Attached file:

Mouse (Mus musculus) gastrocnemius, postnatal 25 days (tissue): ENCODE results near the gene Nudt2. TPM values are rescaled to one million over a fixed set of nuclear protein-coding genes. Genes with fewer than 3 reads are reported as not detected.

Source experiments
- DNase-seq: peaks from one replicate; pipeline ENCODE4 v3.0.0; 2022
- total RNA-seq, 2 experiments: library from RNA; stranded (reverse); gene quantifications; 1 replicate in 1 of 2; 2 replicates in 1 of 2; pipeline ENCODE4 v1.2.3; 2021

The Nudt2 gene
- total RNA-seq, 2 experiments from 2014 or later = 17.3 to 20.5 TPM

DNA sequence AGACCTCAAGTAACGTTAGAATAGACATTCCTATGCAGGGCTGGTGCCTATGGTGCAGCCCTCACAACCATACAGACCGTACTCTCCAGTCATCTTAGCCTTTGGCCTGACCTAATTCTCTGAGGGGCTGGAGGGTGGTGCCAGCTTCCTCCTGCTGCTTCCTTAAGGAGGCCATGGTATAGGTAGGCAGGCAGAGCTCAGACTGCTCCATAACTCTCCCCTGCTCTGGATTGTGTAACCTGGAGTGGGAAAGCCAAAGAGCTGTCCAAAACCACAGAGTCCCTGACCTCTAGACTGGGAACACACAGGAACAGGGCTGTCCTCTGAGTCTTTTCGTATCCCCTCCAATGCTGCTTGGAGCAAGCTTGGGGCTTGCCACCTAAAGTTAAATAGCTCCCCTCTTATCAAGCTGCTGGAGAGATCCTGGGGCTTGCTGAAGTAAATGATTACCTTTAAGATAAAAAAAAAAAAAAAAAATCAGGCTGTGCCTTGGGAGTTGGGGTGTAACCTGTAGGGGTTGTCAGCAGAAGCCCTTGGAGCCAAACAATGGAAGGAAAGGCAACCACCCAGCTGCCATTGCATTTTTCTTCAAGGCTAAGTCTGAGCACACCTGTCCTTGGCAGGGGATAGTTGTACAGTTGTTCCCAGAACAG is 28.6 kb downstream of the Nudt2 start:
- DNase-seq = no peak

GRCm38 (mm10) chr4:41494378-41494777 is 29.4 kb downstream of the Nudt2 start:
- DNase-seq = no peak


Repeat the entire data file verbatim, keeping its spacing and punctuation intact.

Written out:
Mouse (Mus musculus) gastrocnemius, postnatal 25 days (tissue): ENCODE results near the gene Nudt2. TPM values are rescaled to one million over a fixed set of nuclear protein-coding genes. Genes with fewer than 3 reads are reported as not detected.

Source experiments
- DNase-seq: peaks from one replicate; pipeline ENCODE4 v3.0.0; 2022
- total RNA-seq, 2 experiments: library from RNA; stranded (reverse); gene quantifications; 1 replicate in 1 of 2; 2 replicates in 1 of 2; pipeline ENCODE4 v1.2.3; 2021

The Nudt2 gene
- total RNA-seq, 2 experiments from 2014 or later = 17.3 to 20.5 TPM

DNA sequence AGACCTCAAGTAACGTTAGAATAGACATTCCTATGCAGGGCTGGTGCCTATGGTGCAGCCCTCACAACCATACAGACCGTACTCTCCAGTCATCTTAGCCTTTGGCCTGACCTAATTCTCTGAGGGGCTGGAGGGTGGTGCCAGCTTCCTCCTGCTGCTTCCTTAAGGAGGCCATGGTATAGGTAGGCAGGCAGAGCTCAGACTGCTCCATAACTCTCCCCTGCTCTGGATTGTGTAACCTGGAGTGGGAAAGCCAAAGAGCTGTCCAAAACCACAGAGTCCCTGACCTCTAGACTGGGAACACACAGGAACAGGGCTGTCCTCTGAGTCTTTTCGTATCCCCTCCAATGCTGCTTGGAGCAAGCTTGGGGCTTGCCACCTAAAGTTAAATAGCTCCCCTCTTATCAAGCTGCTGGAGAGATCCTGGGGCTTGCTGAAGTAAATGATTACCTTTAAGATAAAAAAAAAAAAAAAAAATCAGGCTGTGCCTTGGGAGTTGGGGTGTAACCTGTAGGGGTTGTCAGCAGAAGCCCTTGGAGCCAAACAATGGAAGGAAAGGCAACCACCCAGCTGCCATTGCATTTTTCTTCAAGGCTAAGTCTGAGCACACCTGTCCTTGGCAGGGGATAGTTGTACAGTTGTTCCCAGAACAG is 28.6 kb downstream of the Nudt2 start:
- DNase-seq = no peak

GRCm38 (mm10) chr4:41494378-41494777 is 29.4 kb downstream of the Nudt2 start:
- DNase-seq = no peak